Ensure your B is always safe and secure. Every new pack member—and especially rescues—pose flight risks. And Bs can be ingenious in executing escape attempts. (We have seen Bs escape full harnesses and martingale collars!) So as a general rule, exercise an abundance of caution in protecting your B from an escape.
Your foster home should provide you with information about what to expect while your Basenji is traveling. He may act differently, though, with unfamiliar people. Some dogs need to stop shortly after starting–just a half hour–because vehicle vibration can stir the digestive system. It may help to take your Basenji on a brisk walk prior to getting in the car. He may not want to drink, but offer water anyway. You can also slip an ice cube or two into his crate. It will give him something to lick, a common nervous behavior.
Know your route before starting. An unhappy Basenji is distracting even when contained, so minimize anything else that might require your attention, like finding your way.
Do not allow your Basenji to ride free and unattended in the vehicle—havoc can result! Nor is it a good idea to have him ride in the back seat with strangers, particularly children. Even if there is a barrier to restrict him in the rear of the vehicle, under stress he could panic and bite those near him.
We recommend the following items for travel:
An extra human! It is nice to watch your Basenji and leave the driving—and road worries—to your extra. While many Basenjis travel well and settle down quickly, some pose challenges in a vehicle. We will let you know if we’ve had travel challenges with any of our dogs you may adopt.
An extra collar – ideally one that buckles on in case your new Basenji is sensitive to movement of strangers around his head. See Collars, Leashes, Harnesses and Other Tools for details.
A leash – one with a loop handle can allow the leash to be used as a slip leash. A chain leash may help prevent chewing, but do not use it as a slip leash!
A secure crate – a plastic crate is most secure, but be vigilant to ensure that your Basenji has adequate airflow, particularly on sunny days in vehicles that lack rear ventilation. Bs will often be content in a crate that is a bit smaller than they would have at home. Do not force your Basenji into his crate by pushing him. If you are leaving the foster home, let the foster parent crate him. If you must crate a Basenji who is unfamiliar with you, try enticing him in by throwing a treat to the back of crate–natural treats like real chicken breast often work best. If necessary, weave an extra leash through a vent in the crate back, then use it to ‘lead’ the Basenji into the crate. If you cannot remove the leash, offer him something like a soft flexichew Nylabone to chew instead of the leash. See Containment for details on crates.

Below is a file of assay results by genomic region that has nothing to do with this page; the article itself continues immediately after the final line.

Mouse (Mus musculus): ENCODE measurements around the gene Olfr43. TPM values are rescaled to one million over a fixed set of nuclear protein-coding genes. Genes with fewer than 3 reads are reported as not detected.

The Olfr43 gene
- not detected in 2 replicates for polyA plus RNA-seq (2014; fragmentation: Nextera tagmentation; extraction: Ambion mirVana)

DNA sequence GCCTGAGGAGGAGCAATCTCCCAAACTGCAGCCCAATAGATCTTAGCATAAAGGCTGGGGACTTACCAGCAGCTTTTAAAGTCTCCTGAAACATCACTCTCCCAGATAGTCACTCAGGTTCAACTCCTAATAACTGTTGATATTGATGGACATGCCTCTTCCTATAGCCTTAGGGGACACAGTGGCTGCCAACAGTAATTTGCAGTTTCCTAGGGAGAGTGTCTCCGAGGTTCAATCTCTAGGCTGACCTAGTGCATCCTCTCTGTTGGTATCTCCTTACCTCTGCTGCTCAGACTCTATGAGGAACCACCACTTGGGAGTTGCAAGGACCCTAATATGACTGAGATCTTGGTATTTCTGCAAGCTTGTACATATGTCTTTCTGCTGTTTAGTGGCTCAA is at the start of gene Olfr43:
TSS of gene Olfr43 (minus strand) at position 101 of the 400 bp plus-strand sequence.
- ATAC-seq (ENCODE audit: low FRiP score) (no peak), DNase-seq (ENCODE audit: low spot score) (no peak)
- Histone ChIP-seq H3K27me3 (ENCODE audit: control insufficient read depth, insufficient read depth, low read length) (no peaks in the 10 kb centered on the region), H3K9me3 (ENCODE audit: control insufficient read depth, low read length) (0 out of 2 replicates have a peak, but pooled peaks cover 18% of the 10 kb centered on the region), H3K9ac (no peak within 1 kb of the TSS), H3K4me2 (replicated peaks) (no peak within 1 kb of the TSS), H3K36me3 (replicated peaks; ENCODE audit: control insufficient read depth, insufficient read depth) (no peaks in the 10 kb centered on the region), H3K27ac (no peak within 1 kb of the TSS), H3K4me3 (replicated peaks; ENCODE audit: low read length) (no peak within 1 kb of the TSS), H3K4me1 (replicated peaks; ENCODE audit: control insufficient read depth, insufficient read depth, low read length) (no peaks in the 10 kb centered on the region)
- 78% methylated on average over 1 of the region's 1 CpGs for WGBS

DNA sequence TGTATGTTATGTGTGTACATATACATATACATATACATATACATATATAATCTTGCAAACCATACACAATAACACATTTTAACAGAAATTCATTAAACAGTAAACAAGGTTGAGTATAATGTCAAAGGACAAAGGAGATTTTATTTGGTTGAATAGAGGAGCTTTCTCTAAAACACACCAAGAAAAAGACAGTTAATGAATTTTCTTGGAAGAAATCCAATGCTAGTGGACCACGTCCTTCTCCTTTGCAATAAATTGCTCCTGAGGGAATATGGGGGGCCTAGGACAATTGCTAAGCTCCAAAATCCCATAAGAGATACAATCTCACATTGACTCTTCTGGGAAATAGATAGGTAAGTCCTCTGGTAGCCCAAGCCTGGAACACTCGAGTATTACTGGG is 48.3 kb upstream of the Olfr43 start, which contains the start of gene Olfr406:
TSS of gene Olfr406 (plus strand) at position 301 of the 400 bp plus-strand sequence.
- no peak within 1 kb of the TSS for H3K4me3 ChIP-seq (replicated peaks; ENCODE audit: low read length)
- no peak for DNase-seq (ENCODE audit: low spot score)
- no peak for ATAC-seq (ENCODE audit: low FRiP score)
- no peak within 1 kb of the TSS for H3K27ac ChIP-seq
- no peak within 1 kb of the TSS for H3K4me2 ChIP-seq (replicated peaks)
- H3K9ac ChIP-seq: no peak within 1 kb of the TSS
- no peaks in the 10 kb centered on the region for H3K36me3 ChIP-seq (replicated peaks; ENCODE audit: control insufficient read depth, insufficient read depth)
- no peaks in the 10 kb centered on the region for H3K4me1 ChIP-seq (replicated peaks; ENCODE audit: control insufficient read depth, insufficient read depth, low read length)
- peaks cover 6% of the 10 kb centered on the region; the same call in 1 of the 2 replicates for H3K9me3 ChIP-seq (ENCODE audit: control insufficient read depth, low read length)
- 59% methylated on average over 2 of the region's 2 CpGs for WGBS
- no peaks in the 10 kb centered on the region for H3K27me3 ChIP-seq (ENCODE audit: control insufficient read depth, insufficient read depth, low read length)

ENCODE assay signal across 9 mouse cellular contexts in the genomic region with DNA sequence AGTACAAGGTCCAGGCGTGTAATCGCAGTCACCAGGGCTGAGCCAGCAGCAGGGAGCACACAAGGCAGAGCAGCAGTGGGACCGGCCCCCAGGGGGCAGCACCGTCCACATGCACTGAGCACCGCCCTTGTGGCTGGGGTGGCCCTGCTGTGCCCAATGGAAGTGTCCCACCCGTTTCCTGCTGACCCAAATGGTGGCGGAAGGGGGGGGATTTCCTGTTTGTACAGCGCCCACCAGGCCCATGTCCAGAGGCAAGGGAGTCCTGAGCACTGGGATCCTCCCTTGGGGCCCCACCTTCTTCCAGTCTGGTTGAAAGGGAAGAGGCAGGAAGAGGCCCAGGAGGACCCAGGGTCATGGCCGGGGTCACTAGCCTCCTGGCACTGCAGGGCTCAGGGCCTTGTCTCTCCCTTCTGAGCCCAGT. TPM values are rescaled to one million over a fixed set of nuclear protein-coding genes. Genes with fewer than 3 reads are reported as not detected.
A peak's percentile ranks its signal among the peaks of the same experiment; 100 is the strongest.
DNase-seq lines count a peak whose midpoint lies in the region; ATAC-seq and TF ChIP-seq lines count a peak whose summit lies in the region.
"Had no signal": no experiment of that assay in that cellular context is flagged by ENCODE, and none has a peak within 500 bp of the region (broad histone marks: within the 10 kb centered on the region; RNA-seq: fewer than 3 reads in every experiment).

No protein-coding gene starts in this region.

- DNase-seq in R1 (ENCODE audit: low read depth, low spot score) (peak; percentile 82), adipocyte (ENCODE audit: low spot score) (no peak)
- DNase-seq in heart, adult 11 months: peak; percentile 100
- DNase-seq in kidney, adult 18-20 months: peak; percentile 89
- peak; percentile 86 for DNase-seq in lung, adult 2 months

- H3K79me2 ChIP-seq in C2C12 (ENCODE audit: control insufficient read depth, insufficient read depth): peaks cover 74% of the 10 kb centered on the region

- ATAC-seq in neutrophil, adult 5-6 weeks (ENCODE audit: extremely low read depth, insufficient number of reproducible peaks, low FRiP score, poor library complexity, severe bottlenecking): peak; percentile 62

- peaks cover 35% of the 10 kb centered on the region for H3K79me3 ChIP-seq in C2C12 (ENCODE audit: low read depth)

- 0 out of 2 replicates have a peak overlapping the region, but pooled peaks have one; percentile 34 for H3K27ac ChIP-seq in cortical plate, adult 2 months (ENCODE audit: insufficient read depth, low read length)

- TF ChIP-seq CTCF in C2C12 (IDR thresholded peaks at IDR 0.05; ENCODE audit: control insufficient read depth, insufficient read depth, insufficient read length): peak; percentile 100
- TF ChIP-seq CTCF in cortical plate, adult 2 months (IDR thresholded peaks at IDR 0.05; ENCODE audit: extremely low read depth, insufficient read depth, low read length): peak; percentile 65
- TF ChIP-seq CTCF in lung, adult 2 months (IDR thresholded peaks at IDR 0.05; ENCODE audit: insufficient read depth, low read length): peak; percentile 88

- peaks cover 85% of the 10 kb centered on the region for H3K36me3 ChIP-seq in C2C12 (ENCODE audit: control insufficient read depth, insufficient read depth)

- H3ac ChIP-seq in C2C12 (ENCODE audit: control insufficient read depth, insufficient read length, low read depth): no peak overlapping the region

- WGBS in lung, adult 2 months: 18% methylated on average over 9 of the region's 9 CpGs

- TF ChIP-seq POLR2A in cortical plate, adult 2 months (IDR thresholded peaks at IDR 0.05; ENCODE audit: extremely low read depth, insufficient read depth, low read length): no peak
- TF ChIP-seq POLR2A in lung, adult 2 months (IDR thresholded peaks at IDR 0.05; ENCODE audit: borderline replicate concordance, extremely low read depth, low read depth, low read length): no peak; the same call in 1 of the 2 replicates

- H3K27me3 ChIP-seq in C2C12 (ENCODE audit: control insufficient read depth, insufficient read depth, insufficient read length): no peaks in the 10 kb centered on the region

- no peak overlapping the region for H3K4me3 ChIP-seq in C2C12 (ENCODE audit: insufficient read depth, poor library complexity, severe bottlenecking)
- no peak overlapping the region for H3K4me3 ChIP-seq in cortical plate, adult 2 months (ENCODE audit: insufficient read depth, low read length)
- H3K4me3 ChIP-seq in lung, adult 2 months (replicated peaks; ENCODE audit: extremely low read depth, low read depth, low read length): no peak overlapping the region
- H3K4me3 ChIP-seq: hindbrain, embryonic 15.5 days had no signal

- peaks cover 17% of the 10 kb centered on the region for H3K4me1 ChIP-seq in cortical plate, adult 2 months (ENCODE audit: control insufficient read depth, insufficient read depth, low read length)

Foam padding – blue, inexpensive camping mats provide grip, helping your Basenji feel more secure, while also being safe for him to chew or shred–there are no threads to swallow or tangle. This is one source–made in USA! http://www.walmart.com/ip/Stansport-Pack-Lite-Camping-Pad/9856753 Cut the mat to fit the bottom of the crate, making sure no straps , etc. end up in the crate. There is also a foam mat available in our local Walmarts–made in USA. While bathmats may be more comfortable, ingested threads are dangerous–a frustrated and confused Basenji might eat his mat to relieve tension.
Water – it is best to fill a bottle with the water from your Basenji’s normal water source. Bottled water, even if better for him, may taste strange and discourage drinking.
Paper towels and plastic bags – you never know when you will need to clean up… For good dog PR, please pick up your Basenji’s poop while traveling!
An x-pen – while this is optional, pens are handy if it becomes necessary to transfer your new, and perhaps scared, Basenji between crates during travel. See Containment for details on x-pens.
Emergency contact numbers – should you need unexpected assistance, have your contact plan ready.